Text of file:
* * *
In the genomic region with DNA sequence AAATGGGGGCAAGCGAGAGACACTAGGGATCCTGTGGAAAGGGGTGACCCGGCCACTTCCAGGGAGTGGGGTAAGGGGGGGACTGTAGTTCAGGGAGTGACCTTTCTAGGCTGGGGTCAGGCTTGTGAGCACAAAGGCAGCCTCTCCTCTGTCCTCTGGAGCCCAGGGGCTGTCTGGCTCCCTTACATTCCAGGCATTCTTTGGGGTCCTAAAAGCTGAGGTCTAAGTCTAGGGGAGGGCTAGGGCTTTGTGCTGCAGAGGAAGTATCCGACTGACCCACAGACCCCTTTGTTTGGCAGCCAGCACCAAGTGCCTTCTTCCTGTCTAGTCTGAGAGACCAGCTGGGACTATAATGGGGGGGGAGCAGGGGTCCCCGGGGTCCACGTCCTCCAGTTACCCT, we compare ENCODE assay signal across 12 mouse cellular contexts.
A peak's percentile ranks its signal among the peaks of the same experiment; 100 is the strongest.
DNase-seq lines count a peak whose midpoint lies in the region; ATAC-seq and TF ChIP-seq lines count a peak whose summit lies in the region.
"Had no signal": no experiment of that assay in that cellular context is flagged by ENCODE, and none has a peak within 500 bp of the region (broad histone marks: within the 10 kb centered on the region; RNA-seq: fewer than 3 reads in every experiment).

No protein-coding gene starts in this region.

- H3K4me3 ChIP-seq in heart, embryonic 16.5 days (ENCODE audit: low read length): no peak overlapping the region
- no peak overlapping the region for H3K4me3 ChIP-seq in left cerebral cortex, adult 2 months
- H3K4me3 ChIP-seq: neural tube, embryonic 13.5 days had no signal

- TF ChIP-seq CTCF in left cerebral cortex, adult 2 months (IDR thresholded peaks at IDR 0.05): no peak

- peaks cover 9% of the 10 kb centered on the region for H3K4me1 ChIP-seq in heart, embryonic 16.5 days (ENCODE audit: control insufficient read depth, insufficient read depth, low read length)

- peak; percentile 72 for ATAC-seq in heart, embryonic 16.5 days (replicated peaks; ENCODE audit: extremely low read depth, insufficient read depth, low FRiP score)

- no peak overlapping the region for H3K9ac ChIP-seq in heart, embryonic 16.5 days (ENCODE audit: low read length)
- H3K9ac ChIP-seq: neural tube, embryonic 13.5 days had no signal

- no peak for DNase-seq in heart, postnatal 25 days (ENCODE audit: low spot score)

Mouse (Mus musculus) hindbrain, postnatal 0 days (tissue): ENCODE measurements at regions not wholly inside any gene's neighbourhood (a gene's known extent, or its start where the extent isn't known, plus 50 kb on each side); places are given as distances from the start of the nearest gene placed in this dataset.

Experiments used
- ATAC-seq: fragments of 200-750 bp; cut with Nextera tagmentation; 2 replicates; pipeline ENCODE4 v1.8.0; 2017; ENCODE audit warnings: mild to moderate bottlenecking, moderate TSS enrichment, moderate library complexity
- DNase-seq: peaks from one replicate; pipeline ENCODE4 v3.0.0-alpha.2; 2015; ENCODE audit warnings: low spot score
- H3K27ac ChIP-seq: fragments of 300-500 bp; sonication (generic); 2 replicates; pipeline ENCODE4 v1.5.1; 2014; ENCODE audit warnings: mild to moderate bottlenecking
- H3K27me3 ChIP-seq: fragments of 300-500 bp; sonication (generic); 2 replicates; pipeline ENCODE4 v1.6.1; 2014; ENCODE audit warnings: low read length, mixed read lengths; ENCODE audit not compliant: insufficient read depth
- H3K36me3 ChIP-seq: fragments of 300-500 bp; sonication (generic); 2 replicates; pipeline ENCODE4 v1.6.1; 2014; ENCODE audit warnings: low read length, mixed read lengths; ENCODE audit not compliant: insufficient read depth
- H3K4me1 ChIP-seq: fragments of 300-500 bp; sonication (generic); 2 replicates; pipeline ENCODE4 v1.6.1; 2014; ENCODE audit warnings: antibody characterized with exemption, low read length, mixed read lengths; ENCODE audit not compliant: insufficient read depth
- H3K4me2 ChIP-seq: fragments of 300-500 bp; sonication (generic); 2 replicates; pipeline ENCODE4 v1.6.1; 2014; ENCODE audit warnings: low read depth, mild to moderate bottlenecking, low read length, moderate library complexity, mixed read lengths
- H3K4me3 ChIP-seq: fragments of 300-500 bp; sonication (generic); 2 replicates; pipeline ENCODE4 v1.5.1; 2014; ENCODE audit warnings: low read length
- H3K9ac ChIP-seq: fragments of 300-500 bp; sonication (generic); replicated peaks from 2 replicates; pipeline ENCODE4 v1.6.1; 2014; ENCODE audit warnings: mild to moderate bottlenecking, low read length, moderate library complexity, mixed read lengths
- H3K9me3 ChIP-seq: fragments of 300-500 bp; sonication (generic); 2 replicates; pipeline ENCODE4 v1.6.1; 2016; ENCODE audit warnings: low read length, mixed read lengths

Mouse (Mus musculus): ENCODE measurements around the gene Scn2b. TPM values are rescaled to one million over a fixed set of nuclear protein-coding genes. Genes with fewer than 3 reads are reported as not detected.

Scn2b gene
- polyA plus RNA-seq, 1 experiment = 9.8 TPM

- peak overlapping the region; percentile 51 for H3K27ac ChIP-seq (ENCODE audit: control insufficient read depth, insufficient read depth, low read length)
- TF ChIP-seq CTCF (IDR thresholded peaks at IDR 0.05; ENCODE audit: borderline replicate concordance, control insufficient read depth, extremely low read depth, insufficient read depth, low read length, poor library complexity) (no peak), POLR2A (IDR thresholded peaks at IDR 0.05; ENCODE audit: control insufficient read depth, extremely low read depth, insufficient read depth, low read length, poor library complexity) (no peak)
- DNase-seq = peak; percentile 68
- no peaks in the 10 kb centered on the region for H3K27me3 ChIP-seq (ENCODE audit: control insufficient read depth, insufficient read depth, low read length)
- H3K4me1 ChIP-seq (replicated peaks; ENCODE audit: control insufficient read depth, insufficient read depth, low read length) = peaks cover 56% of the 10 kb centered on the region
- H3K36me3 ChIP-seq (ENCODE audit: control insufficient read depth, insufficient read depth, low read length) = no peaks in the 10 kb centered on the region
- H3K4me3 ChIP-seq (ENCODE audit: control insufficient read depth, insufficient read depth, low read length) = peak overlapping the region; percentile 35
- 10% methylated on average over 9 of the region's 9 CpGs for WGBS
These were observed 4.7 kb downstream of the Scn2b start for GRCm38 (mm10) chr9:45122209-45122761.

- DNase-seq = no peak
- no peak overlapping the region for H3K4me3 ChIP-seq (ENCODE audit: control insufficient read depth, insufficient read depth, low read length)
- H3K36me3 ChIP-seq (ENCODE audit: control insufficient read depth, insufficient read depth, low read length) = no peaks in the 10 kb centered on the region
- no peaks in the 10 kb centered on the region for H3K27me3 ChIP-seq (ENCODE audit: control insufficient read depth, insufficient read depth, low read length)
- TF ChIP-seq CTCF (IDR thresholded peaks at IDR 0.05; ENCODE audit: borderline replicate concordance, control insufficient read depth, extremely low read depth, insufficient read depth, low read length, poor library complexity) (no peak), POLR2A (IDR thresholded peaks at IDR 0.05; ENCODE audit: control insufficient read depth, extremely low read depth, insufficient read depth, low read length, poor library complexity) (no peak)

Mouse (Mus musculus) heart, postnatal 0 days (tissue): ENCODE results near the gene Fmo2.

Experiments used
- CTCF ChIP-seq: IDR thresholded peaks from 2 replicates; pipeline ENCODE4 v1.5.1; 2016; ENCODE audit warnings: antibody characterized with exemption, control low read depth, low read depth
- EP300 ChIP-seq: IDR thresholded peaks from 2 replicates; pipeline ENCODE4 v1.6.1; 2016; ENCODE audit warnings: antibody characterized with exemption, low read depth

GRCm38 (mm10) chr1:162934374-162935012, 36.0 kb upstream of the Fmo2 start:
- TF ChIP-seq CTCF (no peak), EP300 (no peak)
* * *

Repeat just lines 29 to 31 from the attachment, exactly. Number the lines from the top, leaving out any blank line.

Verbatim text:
- polyA plus RNA-seq, 1 experiment = 9.8 TPM

- peak overlapping the region; percentile 51 for H3K27ac ChIP-seq (ENCODE audit: control insufficient read depth, insufficient read depth, low read length)
- TF ChIP-seq CTCF (IDR thresholded peaks at IDR 0.05; ENCODE audit: borderline replicate concordance, control insufficient read depth, extremely low read depth, insufficient read depth, low read length, poor library complexity) (no peak), POLR2A (IDR thresholded peaks at IDR 0.05; ENCODE audit: control insufficient read depth, extremely low read depth, insufficient read depth, low read length, poor library complexity) (no peak)